Regional Reviews: San Francisco
A Fascinating Production of Farm Boys
Farm Boys is set in the 1980s with flash backs to the 1960s in Colby, Wisconsin (their big event of the year is the Colby Cheese Festival). The play opens very strangely with Lyle (Brian Levy) lying on a beach with a sign overhead saying Fire Island. We learn later on that Lyle is a ghost and this Fire Island is the playwright's version of heaven. The plot centers on a late-30ish John (Matt Socha) who has been living in New York with his lifetime companion Kim (Norman Muñoz), a modern dance choreographer. John is returning to his rural Wisconsin home town since has inherited the farm of Lyle, his first lover. He faces Lois (Scarlett Hepworth), Lyle's ex-wife who knew of the affair. However, she welcomes John and his partner with open arms to Wisconsin.
The ghost of Lyle visits John and the play goes back in time when John was a teenager having a tempestuous affair with the town veterinarian Lyle. It's reminiscent of Brokeback Mountain in that Lyle is uncomfortable with the relationship. The memories of that relationship cast a shadow over his current relationship with Kim. Also, the community is fearful the couple will live there, and John must decide where he and Kim can create a home for themselves. Lois is now remarried and hopeful that the couple will stay; Kim thinks it is a swell idea to opening up a school of modern dance. Also in the mix is a large corporation that is slowly extinguishing the small farmers in the area. Keith (Bradly Mena), a closeted teenager who is planning to go to Bible College in St. Paul, enters into the two-hour drama. He becomes friendly with Kim and in a moment of passion plants a big kiss on the dancer's mouth. Guilty of his secret homosexual passion, he turns against Kim and tells his pastor that he was sexually assaulted by Kim. As to what happens to everyone, I leave secret.
Farm Boys portrays accurately the fact that the land haunts gay persons who leave for the city; for many of them it is a forced exile from the place where they were born and raised. Amy Fox and Dennis Gray's words are well written and the confrontations between the characters are excellent. Director Dennis M. Lickteig's scenes in the first act are a little awkward - one does not immediately get the idea that Lyle is a ghost, and the opening scene on a beach in Fire Island can be confusing.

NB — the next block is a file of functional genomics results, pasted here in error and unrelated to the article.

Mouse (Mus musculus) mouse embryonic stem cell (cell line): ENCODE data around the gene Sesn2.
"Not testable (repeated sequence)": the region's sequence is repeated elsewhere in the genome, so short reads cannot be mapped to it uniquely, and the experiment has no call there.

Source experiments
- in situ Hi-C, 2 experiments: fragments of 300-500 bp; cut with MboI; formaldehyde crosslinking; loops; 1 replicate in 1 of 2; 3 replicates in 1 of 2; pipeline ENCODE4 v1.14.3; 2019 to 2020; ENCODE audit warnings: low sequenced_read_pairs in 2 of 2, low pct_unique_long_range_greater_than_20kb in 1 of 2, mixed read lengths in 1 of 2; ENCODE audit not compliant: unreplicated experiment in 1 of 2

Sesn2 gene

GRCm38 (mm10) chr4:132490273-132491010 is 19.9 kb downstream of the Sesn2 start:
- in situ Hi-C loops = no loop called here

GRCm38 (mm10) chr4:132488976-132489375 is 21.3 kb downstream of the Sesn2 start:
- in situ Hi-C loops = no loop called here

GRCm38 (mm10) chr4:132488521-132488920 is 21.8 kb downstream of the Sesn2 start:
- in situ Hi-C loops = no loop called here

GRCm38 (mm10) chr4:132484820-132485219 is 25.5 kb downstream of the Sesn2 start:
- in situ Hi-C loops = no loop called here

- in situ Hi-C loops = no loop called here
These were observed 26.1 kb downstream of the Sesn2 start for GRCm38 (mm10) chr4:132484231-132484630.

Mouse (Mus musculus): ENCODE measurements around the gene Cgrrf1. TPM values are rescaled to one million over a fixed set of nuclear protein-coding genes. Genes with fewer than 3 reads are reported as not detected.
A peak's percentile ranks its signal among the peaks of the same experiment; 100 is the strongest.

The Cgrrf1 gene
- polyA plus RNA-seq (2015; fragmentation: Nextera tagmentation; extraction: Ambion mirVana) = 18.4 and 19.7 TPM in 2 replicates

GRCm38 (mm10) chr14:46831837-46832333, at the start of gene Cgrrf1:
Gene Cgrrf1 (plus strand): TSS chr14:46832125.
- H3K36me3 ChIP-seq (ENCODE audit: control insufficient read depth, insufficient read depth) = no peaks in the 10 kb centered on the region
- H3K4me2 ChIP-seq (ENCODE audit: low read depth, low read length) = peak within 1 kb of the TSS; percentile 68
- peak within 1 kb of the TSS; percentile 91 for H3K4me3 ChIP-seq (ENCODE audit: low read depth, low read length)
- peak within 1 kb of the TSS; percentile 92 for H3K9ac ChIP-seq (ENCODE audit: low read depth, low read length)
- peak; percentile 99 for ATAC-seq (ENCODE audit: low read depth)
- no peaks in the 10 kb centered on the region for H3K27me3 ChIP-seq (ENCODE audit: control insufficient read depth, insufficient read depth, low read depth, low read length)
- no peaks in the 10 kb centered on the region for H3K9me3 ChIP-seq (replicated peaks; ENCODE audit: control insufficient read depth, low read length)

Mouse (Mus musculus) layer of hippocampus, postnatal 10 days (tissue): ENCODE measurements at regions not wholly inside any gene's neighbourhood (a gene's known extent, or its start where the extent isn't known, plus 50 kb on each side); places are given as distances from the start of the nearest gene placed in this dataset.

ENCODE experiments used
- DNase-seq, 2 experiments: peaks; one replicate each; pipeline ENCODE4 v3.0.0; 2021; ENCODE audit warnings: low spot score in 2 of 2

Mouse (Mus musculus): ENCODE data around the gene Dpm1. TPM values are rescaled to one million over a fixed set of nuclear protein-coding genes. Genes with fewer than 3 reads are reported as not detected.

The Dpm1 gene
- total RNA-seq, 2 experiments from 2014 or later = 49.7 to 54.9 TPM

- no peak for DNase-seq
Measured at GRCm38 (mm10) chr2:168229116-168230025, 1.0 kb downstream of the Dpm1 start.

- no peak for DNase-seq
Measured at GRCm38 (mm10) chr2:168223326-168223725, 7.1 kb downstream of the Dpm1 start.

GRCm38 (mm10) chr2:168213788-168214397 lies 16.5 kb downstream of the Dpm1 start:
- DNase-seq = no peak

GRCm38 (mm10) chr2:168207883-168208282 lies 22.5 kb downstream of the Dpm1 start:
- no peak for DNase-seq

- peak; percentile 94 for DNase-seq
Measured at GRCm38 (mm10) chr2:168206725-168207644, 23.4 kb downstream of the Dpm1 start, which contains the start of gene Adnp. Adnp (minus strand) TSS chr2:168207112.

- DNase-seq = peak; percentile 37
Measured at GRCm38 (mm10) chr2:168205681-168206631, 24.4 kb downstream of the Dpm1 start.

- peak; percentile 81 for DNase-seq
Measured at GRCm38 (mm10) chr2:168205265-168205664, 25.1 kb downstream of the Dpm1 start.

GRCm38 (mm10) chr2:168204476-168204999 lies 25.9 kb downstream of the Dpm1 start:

Lickteig has cast some excellent actors to play the parts. Matt Socha (recently seen in Visiting Bertha at the SF Fringe Festival) as John delivers some very touching moments in the second act. He deftly steers his way into being a 16-year-old in the flashbacks. Norman Muñoz (has played drag queens and demons in many productions) is very good as Kim, with the funniest lines in the play, and he delivers them with perfect comic timing. He is the perfect opposite of Kim's mate John. He also does a wonderful modern dance routine in the second act.
Bradly Mena (Equus, Corpus Christi) gives a strong and believable performance as the sexually repressed teenager Keith. His speech inflections as a farm boy in Wisconsin are perfect. Scarlett Hepworth (many regional productions) gives a heartrending performance as Lois. Brian Levy (spent 12 years dancing professionally in New York and Minneapolis) as the ghost Lyle has very little to do but stand around looking sympathetic to John's predicament. However, it is an efficient portrayal of a ghost.
Farm Boys has been extended through March 4 at the New Conservatory Center Theatre. The theatre is located at 25 Van Ness Ave, just off Market St, San Francisco. For tickets please call 415-861-8972 or on line at www.nctcsf.org. Also running is Craig Lucas's Dying Gaul through March 4th.